Serving professional journalism since 1912

Magazine of the Chartered Institute of Journalists

Gordon Thomas (1933-2017)

A longstanding member of our Institute, and sometime contributor to this Journal, Gordon Thomas was an investigative journalist and prolific author who specialised in espionage and the secret intelligence services. He was the author of no fewer than 53 books, including Inside British Intelligence: A Hundred Years of MI5 and MI6Gideon’s Spies: Mossad’s Secret WarriorsSecrets and Lies: A History of CIA Mind Control, and The Assassination of Robert Maxwell. He also co-wrote, with Max Morgan-Witts, the bestselling Voyage of the Damned, concerning the fate of the MS St Louis ocean liner carrying Jewish refugees from Germany to Cuba in 1939, which became a Hollywood film starring Max von Sydow and Faye Dunaway in 1976.

Gordon Thomas was born in Wales, in a cemetery keeper’s cottage. He had his first story published at nine years old in a Boy’s Own Paper competition. His father served in the Royal Air Force and had a series of overseas postings which meant young Gordon went to various schools in Egypt, South Africa, and Bedfordshire.  His cousin was none other than Dylan Thomas, and it was the celebrated Welsh poet who helped Gordon get his first book published. This was Descent into Danger, the story of a British spy in Russia during World War II, which he wrote when he was just 17. After school he spent a year with a travelling fair, using those experiences as the material for his novel Bed of Nails.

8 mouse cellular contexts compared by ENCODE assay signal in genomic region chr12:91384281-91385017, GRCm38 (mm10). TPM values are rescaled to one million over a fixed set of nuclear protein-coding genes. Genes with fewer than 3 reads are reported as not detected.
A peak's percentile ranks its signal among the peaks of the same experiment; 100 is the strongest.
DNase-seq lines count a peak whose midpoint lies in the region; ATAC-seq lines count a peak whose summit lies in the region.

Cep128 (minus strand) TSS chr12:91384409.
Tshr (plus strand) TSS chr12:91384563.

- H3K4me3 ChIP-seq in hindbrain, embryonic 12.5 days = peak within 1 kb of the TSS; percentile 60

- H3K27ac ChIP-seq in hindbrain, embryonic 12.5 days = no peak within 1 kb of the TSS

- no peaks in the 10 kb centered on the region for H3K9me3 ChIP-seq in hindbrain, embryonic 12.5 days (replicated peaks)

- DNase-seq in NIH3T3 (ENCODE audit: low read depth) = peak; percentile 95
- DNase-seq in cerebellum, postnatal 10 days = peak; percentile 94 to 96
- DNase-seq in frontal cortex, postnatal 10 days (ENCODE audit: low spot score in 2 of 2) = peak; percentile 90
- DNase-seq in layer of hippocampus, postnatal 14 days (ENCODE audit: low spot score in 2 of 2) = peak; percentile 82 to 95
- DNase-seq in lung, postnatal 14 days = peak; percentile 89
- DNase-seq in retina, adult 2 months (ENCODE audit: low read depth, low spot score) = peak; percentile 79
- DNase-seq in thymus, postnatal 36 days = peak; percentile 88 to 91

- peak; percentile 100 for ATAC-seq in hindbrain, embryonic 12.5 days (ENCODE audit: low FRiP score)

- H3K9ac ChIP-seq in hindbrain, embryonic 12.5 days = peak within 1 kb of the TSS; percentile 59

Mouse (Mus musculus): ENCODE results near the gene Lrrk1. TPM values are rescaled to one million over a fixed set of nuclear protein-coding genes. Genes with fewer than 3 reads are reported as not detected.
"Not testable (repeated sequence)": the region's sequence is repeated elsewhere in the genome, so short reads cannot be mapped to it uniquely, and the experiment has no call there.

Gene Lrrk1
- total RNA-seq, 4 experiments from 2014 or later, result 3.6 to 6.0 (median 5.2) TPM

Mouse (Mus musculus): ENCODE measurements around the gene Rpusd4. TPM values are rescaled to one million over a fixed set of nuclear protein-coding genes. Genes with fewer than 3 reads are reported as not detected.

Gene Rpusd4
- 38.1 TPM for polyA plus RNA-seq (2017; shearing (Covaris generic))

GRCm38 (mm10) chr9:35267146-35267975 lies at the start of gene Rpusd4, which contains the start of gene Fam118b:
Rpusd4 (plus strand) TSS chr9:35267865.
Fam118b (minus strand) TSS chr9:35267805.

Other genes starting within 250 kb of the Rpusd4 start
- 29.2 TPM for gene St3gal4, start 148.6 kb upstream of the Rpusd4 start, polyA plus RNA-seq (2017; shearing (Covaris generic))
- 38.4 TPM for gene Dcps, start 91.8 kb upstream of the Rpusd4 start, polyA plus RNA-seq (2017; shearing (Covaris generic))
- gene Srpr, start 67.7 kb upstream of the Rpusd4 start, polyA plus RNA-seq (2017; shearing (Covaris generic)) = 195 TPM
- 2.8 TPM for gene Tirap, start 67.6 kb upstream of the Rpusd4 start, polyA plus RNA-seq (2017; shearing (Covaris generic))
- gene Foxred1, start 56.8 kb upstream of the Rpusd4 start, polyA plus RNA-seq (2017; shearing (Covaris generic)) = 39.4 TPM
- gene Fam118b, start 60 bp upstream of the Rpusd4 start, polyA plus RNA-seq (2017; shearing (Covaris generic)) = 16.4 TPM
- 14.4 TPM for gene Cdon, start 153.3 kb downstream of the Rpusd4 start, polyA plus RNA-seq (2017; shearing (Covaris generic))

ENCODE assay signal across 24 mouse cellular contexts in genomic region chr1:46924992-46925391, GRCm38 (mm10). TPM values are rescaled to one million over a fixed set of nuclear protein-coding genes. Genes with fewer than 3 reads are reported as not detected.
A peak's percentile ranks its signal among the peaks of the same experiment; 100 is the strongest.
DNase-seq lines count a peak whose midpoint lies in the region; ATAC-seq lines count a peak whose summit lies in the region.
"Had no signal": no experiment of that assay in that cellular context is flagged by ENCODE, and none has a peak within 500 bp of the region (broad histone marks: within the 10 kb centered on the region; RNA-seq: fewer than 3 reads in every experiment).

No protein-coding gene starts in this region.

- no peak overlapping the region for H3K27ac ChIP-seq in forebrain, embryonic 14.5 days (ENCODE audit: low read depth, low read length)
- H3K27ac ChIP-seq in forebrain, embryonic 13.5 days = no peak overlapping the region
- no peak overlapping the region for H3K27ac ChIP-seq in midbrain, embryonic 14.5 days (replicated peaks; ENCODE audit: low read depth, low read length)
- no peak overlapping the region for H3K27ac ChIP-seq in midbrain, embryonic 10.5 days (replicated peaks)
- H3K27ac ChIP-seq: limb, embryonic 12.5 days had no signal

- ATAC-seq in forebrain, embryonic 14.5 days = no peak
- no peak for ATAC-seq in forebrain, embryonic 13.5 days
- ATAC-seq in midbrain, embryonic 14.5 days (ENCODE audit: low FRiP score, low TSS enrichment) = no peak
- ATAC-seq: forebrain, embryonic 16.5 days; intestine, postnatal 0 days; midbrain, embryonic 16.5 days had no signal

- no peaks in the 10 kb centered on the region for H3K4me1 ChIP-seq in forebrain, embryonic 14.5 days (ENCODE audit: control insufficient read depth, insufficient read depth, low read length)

As a journalist he found himself in a series of conflict zones and was a war correspondent for over 40 years, beginning with the Suez Crisis and ending with the first Gulf War. He was also a BBC writer and producer for three flagship BBC documentary programmes, Man Alive, Tomorrow’s World and Horizon. His book Gideon’s Spies: Mossad’s Secret Warriors, was based on years of extensive research during which he was given unprecedented access to Mossad personnel including top spies Ari Ben-Menashe and Rafi Eitan. It was later turned into a Channel Four documentary entitled The Spy Machine, which Gordon wrote and narrated. His last book on secret services was Shadow Warriors: Daring Missions of World War II by Women of the OSS and SOE (written with Greg Lewis).

Spies and spooks were not Gordon Thomas’s sole subject matter and his literary and journalistic output covered a diverse range of topics. His books The Jesus Conspiracy: The Trial and Inevitable Crucifixion of Jesus ChristPontiff: Inside the Vatican and The Day the Bubble Burst: A Social History of the Wall Street Crash of 1929 showed that, as a good investigative reporter, Gordon could readily immerse himself in any given subject. Farewell, Gordon – it was a privilege to know you. Enjoy your next great adventure – and please write about it, if the opportunity arises!

Andy Smith